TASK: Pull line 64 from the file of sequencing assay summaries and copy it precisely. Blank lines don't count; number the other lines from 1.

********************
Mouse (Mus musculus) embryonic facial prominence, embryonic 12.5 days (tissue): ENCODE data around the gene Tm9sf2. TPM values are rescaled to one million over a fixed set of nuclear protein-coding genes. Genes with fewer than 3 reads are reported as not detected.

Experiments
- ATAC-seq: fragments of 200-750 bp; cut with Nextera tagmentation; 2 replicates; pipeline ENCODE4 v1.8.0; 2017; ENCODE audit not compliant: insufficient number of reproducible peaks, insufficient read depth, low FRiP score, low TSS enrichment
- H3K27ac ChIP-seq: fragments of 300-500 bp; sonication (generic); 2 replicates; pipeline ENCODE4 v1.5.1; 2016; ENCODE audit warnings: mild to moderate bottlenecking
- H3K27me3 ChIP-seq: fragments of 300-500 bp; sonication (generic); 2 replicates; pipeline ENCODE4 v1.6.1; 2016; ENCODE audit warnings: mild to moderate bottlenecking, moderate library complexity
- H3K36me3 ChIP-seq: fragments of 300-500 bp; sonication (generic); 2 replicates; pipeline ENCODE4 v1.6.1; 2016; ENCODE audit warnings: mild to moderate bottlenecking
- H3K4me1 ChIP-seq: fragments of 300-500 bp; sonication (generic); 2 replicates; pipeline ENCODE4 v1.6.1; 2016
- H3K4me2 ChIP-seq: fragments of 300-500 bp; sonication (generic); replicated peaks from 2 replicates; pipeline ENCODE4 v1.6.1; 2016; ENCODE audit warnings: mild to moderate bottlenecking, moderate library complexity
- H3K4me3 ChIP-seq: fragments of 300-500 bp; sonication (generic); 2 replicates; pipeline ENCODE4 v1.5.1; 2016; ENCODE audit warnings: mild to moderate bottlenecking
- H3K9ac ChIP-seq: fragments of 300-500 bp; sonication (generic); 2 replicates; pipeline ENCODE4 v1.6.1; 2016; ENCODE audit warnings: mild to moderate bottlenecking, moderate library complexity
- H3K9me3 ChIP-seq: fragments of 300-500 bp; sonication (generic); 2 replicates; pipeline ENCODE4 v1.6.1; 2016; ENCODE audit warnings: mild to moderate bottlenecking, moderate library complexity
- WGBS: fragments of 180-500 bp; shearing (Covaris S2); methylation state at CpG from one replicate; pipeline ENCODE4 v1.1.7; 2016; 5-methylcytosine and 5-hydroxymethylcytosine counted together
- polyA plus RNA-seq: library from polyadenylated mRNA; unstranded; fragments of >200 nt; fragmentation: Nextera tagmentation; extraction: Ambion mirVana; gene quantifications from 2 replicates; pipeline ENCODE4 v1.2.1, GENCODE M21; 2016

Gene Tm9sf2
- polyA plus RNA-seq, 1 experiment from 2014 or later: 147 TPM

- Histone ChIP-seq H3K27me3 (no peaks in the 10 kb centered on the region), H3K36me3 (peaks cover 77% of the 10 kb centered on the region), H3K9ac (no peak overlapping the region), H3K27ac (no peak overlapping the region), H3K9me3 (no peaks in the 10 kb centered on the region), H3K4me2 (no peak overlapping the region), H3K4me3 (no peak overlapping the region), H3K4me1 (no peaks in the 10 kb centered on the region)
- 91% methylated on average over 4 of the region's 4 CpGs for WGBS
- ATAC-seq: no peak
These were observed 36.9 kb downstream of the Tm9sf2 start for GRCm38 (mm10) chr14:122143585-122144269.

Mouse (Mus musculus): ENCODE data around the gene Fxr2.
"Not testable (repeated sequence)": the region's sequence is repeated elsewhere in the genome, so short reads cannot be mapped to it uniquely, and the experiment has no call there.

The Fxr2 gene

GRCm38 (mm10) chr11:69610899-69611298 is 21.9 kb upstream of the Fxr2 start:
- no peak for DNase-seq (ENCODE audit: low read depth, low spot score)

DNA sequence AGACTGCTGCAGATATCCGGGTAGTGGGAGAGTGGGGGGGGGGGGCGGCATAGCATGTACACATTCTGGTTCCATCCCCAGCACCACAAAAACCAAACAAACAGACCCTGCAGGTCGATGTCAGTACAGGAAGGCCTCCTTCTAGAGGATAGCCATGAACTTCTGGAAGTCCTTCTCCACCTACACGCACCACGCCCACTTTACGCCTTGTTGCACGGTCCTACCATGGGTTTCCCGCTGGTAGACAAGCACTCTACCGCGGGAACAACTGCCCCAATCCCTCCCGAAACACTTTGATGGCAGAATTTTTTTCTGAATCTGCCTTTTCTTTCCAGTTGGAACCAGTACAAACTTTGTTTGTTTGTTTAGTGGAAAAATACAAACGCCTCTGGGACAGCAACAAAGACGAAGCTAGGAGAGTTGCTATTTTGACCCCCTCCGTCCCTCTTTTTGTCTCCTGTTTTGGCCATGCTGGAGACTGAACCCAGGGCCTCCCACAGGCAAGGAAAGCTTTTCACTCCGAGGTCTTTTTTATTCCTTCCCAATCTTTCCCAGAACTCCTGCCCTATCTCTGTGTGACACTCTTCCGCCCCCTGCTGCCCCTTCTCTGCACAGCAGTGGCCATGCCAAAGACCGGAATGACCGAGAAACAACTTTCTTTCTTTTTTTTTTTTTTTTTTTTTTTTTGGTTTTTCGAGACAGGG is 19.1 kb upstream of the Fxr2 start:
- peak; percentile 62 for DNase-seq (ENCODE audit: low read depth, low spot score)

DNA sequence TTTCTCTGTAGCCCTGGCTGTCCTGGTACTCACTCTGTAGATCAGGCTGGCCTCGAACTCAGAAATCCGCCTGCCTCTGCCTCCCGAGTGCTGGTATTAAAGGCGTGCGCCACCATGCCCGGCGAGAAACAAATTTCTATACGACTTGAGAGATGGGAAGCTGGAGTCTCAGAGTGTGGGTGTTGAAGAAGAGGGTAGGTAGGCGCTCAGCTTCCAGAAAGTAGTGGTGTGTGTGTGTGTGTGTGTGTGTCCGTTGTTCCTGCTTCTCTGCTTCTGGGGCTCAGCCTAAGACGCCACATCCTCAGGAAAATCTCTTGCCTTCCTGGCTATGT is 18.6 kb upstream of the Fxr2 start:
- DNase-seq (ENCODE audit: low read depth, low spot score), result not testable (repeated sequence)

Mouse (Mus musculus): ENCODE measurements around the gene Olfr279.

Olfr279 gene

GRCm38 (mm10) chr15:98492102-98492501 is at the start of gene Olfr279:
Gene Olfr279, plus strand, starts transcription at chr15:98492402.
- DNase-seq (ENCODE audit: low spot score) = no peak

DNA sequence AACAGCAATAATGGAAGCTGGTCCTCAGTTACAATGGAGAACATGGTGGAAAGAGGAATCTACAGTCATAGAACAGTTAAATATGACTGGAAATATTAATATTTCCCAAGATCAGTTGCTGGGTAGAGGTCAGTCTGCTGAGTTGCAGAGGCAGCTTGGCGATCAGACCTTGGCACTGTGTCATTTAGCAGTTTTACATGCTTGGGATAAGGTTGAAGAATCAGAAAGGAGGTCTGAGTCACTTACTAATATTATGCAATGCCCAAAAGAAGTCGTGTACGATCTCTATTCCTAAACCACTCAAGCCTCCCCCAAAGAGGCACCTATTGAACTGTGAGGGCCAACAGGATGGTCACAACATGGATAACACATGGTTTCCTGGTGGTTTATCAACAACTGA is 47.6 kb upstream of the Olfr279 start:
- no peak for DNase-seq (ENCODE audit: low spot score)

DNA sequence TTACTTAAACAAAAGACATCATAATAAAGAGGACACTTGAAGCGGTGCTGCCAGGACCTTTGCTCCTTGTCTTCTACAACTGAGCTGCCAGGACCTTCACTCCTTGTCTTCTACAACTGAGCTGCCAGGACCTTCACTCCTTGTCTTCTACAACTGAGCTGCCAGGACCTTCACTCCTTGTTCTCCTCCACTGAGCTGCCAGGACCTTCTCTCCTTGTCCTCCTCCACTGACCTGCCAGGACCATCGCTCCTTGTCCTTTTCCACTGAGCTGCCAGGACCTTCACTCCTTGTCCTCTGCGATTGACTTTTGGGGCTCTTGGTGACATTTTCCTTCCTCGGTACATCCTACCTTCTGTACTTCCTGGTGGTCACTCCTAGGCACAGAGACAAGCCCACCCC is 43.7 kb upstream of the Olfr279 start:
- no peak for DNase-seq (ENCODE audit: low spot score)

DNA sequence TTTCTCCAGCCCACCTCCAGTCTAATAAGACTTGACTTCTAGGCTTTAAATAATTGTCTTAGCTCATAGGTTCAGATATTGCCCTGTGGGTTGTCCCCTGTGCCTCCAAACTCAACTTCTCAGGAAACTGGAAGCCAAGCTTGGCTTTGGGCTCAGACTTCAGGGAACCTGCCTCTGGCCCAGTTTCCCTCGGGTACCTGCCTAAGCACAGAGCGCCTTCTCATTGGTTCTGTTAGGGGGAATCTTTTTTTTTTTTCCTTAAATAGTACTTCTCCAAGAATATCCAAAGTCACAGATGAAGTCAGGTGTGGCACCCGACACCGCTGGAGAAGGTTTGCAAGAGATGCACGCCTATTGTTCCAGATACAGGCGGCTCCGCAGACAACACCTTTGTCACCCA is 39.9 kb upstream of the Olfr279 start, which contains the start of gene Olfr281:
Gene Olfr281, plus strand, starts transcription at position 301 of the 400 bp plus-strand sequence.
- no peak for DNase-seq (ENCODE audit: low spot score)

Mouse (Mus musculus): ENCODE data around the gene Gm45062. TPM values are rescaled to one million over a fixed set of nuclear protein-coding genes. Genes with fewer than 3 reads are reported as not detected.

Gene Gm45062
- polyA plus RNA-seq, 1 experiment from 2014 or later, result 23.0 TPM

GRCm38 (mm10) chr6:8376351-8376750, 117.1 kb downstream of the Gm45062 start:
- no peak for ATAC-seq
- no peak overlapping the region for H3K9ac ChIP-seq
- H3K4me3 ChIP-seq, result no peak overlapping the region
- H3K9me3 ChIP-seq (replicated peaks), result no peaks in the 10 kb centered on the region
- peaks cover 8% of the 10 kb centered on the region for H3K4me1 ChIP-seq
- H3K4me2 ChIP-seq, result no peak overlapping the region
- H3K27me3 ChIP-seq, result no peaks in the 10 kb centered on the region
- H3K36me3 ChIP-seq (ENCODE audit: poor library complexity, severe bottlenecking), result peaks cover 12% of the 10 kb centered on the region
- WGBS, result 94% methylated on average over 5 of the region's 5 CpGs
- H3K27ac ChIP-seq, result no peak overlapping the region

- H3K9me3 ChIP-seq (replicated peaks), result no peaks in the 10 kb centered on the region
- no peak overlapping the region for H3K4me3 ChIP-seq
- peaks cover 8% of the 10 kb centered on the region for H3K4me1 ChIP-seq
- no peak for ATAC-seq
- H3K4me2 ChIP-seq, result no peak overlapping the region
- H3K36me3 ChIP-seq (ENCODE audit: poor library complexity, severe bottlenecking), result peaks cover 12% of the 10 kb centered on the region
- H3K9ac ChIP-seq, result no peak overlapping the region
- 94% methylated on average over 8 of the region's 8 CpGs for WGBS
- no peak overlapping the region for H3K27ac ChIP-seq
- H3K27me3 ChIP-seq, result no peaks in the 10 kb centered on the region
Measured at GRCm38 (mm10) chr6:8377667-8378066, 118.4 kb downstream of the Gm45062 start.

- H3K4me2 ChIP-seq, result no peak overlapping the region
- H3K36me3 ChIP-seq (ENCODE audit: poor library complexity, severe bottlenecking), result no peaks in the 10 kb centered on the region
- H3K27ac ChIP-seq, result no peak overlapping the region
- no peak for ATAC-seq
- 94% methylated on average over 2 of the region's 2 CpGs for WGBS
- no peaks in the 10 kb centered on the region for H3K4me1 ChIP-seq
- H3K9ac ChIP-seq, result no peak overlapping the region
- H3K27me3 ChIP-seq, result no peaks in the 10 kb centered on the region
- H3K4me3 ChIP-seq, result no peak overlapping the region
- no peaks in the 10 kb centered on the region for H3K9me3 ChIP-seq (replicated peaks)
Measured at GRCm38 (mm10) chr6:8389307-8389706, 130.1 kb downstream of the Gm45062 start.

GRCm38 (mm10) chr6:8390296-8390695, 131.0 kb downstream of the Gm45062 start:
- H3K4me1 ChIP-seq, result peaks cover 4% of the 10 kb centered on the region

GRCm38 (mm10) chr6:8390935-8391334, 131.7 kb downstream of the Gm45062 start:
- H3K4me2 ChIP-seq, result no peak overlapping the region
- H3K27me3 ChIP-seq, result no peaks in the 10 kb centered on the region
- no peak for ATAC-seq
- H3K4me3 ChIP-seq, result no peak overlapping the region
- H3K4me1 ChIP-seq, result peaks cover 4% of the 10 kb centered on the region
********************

- H3K27me3 ChIP-seq, result no peaks in the 10 kb centered on the region